Book Duet series fosters collaboration between published professors

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Carla Nappi and David Marshall, co-directors of Pitt’s Humanities Center, are bringing together professors from across dozens of disciplines to talk about their published books, in a new series called “Book Duets,” the first of which aired on Zoom this Thursday.

By Diana Velasquez, Culture Editor

“Humanities” is a broad term, and at universities like Pitt, departments that fall under it can range from sociology to English literature. How often do these departments and their faculty interact outside of larger gatherings?

Carla Nappi and David Marshall, co-directors of Pitt’s Humanities Center, are solving this problem with a new author series called “Book Duets.” In this series, they’re bringing together professors from across dozens of disciplines to talk about their published books.

The first Book Duet aired on Zoom this Thursday with Nappi and Marshall as its stars. They presented their recently published books — “Translating Early Modern China” and “The Weimar Origins of Rhetorical Inquiry” — with more talks planned throughout the school year. 

But the series isn’t like any regular book launch — it’s a program geared at collaboration between the two authors. At the event, selections from both books were chosen by the opposing author to read aloud. Nappi chose a chapter from Marshall’s book, and Marshall chose a chapter from hers.

According to Nappi, this format is a part of fostering a larger community spirit among humanities authors at Pitt, in contrast to the typical and often intimidating spotlight authors are forced into for book launches. 

“That’s how it’s typically done, is that you have one person who is being celebrated, and everyone kind of orbits around them,” Nappi said. “But what if, in this larger collaborative spirit that’s so important for our vision, we paired people together that both have new publications that otherwise might not be in conversation?”

This spirit of collaboration extends far past the event itself and is a vital part of the Humanities Center programming. Nappi said two years ago, when the center was looking for director applications, she and Marshall sent in a joint application to lead the center as “co-directors.”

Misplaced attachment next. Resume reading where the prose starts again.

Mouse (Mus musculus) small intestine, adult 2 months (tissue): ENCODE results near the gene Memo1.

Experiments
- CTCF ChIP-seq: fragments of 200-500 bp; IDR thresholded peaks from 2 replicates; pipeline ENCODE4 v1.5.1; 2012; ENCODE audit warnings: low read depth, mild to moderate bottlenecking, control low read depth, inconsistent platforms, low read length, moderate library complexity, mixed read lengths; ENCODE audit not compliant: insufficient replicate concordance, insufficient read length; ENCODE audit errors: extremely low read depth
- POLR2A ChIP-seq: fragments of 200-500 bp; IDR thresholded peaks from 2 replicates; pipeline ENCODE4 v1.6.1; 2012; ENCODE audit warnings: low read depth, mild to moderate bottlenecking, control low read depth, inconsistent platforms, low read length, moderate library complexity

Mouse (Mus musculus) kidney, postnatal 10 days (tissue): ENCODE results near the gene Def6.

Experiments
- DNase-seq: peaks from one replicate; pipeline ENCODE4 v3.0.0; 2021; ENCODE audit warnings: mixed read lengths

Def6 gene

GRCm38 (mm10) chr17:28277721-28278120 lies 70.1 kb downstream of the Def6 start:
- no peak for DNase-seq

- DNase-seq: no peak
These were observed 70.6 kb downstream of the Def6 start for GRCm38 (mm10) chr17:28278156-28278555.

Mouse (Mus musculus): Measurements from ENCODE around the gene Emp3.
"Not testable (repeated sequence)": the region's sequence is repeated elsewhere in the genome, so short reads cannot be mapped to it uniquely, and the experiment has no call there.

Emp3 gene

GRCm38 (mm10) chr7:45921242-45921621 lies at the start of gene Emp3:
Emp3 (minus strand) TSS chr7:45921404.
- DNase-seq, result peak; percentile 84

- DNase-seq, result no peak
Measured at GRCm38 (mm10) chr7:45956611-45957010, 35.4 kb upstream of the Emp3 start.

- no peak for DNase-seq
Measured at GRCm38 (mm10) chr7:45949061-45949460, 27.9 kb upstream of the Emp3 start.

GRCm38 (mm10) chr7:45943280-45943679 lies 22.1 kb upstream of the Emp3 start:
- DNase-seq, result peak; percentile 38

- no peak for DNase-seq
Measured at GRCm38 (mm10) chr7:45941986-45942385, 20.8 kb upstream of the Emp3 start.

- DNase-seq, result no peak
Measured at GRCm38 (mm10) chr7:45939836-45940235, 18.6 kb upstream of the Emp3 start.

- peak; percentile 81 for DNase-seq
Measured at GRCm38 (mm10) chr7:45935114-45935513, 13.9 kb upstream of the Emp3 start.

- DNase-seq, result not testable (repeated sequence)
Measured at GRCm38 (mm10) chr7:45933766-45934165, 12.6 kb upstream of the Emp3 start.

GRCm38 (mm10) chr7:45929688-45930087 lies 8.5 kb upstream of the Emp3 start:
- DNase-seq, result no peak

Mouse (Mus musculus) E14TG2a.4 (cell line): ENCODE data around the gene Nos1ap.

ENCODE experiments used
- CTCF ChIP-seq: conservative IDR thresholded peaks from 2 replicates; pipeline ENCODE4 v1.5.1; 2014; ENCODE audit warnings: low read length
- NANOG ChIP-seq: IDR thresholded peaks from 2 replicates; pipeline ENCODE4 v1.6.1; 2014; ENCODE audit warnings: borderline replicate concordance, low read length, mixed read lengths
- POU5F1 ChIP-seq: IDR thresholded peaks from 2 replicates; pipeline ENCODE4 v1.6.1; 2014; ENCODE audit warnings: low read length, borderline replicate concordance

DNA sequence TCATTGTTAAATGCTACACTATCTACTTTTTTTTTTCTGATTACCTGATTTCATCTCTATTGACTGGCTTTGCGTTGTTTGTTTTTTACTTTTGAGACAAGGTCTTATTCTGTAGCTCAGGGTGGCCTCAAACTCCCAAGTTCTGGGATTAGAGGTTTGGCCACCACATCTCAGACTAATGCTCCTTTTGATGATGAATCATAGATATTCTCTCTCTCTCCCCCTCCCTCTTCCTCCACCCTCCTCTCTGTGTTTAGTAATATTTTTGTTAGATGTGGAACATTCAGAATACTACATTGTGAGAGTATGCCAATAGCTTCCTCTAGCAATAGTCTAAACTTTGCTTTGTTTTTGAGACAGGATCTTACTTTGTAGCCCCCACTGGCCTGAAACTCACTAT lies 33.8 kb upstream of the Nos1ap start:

“We applied as co-directors instead,” Nappi said. “And that was part of a larger vision for the Humanities Center that was very much about collaboration, and the importance of working together and thinking together, more than producing simply the sum of the parts.” 

Marshall said even though he and Nappi operate in different departments at Pitt, there are similarities between their books, which he hopes will be the same for future authors in the series.

“Although I’m in the department of communication, and Carla is in the department of history, we’re actually both historians by training,” Marshall said. “And I think there are some really fascinating historical issues that come to the forefront here.”

Zachary Horton, an assistant professor of English literature, expressed a similar sentiment. At the event, he said great discussions were formed between the two books. 

“This discussion is so exciting. I love this duet format and the conversations it’s bringing up,” Horton said. 

Upcoming authors range from the department of classics to film studies. Nappi said last year, she and Marshall reached out to all the humanities departments in search of professors with recently published books. From there it was all about finding out which books, and most importantly, which people would pair well together. 

“David and I really had like a few brainstorming sessions where we thought, ‘Okay, what could be a really interesting conversation, given the constellation of books that have been suggested to us?’” Nappi said. “How can we put those together in interesting ways? So not only do the books make sense together but like, do these people make sense together?” 

Nappi said she and Marshall planned to go first in the series, specifically because they wanted to model how a successful book pairing can go. 

“It’s to kind of model at least one example of what we’re imagining so that other people have at least some example when they are then going afterward,” Nappi said. “What we kind of have in mind and what might be possible.” 

In terms of how Nappi and Marshall’s books paired together, Marshall said there is more in common between them than people might initially think.

“There’s some theoretical meditations in my book on how historians can write ideas and make them present and vital to readers in the contemporary world,” Marshall said. “And Carla’s book is very innovative, and sort of quite cutting edge in a number of ways in how she’s experimenting with the genres of presenting ideas from the past.”

Overall, the spirit of these events is to build on community bonds between humanities authors that might otherwise be neglected because of department boundaries. Nappi said no matter the authors’ book topics, the goal is to bridge the gap between disciplines. 

“David’s book could have been about Hungarian basket weaving. And my book, it could have been like a cookbook for how to make banana bites into delicious dinners,” Nappi said. “We would have trusted that there will still be things to talk about. That’s kind of part of the fun of it. To create commonalities from a pairing where it’s not obvious what that commonality might be.”

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